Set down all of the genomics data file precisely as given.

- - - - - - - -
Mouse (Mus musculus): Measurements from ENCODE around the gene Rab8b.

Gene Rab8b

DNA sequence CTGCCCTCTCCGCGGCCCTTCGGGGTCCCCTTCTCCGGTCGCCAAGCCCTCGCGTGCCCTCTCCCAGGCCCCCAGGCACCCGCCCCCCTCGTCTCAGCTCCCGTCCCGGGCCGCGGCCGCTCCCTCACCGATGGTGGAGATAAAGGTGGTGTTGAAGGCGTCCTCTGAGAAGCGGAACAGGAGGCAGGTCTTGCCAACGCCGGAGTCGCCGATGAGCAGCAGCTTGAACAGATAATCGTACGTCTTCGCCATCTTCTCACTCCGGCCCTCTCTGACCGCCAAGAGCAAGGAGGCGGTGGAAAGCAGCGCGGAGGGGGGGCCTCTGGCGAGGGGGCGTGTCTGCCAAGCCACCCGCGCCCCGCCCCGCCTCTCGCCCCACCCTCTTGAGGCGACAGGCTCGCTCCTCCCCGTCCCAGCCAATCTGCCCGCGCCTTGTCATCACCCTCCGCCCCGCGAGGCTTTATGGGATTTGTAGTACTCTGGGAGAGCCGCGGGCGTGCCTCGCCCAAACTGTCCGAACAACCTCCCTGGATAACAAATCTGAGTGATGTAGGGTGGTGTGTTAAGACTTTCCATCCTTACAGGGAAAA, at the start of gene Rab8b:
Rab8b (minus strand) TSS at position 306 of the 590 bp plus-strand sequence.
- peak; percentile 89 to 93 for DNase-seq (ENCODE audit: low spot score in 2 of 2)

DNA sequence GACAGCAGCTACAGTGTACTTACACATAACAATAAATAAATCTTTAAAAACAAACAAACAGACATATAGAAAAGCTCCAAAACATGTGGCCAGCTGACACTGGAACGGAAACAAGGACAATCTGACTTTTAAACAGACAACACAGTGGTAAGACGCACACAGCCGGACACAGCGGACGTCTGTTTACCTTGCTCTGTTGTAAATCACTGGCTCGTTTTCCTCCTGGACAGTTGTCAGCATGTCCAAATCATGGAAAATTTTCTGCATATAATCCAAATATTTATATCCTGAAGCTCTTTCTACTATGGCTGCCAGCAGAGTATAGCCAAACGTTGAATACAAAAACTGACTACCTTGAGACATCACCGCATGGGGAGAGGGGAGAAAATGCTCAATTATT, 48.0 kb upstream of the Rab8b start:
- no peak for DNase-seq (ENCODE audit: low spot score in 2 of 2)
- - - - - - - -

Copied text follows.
Mouse (Mus musculus): Measurements from ENCODE around the gene Rab8b.

Gene Rab8b

DNA sequence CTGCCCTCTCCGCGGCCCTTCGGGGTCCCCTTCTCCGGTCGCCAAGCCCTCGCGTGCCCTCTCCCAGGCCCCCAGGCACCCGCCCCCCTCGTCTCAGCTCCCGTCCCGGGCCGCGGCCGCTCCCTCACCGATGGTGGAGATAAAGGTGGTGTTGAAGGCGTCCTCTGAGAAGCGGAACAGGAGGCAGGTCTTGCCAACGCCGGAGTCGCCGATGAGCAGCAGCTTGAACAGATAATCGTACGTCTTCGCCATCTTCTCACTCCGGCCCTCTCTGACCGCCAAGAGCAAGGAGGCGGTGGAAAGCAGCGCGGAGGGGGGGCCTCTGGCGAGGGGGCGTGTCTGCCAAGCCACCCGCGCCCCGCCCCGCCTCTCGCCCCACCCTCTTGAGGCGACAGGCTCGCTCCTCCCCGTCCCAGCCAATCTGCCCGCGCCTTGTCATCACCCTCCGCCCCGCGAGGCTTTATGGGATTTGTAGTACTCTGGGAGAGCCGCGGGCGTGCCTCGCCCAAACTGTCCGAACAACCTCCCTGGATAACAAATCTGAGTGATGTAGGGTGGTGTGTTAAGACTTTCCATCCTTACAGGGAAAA, at the start of gene Rab8b:
Rab8b (minus strand) TSS at position 306 of the 590 bp plus-strand sequence.
- peak; percentile 89 to 93 for DNase-seq (ENCODE audit: low spot score in 2 of 2)

DNA sequence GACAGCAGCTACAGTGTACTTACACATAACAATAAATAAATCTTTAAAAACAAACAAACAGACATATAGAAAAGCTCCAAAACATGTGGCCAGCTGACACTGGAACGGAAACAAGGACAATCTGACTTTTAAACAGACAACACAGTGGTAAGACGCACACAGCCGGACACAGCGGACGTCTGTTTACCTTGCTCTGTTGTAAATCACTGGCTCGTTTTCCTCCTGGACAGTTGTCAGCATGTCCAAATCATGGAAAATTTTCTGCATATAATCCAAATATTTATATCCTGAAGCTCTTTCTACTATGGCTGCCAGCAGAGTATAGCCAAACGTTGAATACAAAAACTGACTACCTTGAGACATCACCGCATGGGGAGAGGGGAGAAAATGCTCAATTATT, 48.0 kb upstream of the Rab8b start:
- no peak for DNase-seq (ENCODE audit: low spot score in 2 of 2)